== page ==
Researchers: Joshua Mayers, Eva Albers

Utilizing industries’ residual resources as nutrients
Researchers: Mathias Bark, Eva Albers

The project aims to investigate how residual resources from industries can be used as nutrition for algae and deals with challenges for large-scale algal cultivations. The research investigates how such challenges can be overcome to efficiently produce algae biomass. This is a collaborative industrial PhD student project together with SP Technical Research Institute of Sweden in Borås.


Microalgal physiology and metabolism

Microalgae are a hugely diverse group of organisms (>100,000 species), represented across three different kingdoms and are found in an extraordinary range of habitats, including marine, fresh-water environments, but also extremes such as Antarctic ice, hot-springs and salt lakes. They subsequently have a huge diversity and flexibility with regards to their morphology, physiology (including photosynthesis) and biochemistry to help survive in their often turbulent or inhospitable habitats. The shifts in the composition of the molecules produced by some microalgae in response to stress is not just fascinating from an ecological and biochemical perspective, but is also of significant interest for those wishing to produce compounds from microalgae.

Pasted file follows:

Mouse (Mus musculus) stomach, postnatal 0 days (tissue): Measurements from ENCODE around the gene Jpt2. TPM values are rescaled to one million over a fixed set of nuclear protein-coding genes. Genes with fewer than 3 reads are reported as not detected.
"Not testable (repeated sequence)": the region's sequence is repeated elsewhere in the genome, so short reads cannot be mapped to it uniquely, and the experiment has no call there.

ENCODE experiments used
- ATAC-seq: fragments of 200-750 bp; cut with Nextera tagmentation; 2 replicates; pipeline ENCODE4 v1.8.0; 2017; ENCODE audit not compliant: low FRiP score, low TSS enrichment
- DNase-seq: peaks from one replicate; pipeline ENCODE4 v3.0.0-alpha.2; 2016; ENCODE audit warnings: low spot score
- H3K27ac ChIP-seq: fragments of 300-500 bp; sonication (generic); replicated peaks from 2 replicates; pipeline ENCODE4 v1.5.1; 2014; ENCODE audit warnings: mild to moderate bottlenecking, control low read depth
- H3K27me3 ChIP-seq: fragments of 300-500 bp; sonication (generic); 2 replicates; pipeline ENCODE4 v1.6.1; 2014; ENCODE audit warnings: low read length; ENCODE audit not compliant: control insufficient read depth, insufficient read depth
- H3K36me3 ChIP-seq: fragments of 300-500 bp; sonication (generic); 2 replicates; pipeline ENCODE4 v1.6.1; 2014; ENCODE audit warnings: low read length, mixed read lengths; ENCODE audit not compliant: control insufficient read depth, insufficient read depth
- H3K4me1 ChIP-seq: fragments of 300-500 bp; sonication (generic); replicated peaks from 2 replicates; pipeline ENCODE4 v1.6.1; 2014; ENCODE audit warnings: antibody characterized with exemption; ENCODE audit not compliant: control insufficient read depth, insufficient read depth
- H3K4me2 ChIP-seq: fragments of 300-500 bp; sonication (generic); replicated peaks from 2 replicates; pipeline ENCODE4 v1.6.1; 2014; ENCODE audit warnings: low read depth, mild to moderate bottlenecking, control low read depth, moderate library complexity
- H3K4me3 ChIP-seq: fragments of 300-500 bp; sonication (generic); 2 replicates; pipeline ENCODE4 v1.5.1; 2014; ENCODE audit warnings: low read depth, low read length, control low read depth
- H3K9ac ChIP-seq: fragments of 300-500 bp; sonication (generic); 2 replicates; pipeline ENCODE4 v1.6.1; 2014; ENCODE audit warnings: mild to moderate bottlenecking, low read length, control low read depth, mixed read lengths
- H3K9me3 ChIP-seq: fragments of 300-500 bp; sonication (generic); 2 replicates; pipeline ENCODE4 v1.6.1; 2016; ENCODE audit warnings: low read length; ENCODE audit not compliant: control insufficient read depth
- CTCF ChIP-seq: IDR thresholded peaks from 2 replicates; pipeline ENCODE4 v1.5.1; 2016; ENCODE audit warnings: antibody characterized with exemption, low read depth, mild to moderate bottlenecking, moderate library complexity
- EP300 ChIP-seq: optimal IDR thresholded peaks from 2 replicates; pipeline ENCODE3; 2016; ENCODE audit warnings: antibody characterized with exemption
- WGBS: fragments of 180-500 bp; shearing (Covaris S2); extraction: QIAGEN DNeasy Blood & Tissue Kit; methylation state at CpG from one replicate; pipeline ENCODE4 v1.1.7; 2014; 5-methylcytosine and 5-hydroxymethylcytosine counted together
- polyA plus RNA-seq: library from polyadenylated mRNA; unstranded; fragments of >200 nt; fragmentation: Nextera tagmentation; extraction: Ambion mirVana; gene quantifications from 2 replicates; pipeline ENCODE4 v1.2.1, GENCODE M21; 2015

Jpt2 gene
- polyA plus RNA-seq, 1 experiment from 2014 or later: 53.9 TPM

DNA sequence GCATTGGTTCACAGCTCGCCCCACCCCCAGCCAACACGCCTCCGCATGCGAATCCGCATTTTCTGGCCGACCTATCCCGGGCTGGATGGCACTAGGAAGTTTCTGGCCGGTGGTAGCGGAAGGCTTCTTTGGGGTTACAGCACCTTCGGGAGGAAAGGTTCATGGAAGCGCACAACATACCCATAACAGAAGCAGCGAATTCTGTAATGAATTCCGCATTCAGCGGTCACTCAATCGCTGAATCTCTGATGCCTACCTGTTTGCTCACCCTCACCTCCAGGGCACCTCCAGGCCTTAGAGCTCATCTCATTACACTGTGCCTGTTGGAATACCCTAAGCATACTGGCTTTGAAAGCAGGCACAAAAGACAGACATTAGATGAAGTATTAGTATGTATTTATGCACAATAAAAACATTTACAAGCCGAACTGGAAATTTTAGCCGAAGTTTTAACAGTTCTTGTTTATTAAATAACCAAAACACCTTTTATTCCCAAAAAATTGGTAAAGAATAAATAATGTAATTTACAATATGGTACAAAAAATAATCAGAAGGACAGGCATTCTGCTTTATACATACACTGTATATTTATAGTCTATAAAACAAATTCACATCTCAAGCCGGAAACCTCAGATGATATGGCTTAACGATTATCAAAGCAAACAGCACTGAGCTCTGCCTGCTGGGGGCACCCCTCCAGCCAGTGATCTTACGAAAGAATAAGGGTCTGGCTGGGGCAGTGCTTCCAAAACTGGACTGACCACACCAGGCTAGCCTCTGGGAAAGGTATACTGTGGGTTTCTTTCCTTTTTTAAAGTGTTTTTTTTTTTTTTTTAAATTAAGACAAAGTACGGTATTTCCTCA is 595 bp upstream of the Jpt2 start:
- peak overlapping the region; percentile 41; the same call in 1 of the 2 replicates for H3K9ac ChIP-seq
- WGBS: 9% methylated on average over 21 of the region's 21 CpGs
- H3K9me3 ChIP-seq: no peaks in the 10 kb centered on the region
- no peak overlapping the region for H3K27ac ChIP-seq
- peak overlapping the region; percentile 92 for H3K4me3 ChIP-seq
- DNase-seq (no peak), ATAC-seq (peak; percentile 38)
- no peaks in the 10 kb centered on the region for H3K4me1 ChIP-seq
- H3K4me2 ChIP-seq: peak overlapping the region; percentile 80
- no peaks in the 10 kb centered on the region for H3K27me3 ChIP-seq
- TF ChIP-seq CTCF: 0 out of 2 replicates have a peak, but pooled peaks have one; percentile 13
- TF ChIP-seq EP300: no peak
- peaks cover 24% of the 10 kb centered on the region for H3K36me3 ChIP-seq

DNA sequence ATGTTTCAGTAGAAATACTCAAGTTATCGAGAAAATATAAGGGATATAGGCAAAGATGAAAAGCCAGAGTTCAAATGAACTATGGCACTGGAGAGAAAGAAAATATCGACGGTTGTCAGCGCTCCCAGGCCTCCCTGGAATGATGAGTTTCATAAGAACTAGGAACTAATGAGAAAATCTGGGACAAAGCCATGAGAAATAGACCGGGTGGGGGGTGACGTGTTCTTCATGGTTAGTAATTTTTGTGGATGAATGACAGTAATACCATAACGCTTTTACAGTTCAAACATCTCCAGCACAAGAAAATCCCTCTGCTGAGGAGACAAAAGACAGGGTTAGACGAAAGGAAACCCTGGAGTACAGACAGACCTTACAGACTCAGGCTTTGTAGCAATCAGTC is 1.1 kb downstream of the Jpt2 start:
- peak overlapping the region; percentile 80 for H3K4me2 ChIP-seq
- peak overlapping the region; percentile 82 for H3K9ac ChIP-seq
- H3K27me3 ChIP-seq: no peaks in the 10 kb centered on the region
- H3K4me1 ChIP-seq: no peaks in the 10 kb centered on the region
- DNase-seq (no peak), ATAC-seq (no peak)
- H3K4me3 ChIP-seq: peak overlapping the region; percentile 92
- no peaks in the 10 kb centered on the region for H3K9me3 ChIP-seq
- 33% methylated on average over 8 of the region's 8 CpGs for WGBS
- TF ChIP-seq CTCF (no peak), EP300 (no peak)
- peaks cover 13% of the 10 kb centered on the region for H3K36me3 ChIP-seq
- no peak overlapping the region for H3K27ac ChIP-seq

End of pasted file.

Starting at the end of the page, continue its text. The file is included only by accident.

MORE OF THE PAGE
To maximise production of a particular metabolite, a detailed understanding of how the cell alters its biochemical pathways and metabolism under particular cultivation conditions or stress, is fundamental in improving the cell culture processes and formation of target metabolites. The most commonly tested condition is that of nitrogen starvation, used to induce accumulation of triacylglycerides. By measuring the abundance of specific intermediate metabolites and end-products (metabolomics) we are able to discern patterns in the allocation of carbon (CO2 via photosynthesis or carbon from organic sources) and nitrogen to different biochemical pathways. This may also indicate rate-limiting steps for target metabolites, suggesting targets for future genetic manipulation. 
We look to analyse in detail, the effect of different stresses or culture conditions on biochemical pathways and physiology, hoping to improve fundamental understanding of algal biology and apply this knowledge to applied systems. This approach is currently applied to projects concerning pigment over-accumulation, the effect of growth on sustainable organic carbon sources (mixotrophy) and the production of carbohydrate-rich biomass using marine species.

Projects:

Algae in the BioBUF project
Researchers: Joshua Mayers, Eva Albers

Carbohydrate-rich marine microalgae for a biorefinery
Researchers: Joshua Mayers, Eva Albers

Published: Thu 09 Jul 2015. Modified: Mon 19 Sep 2016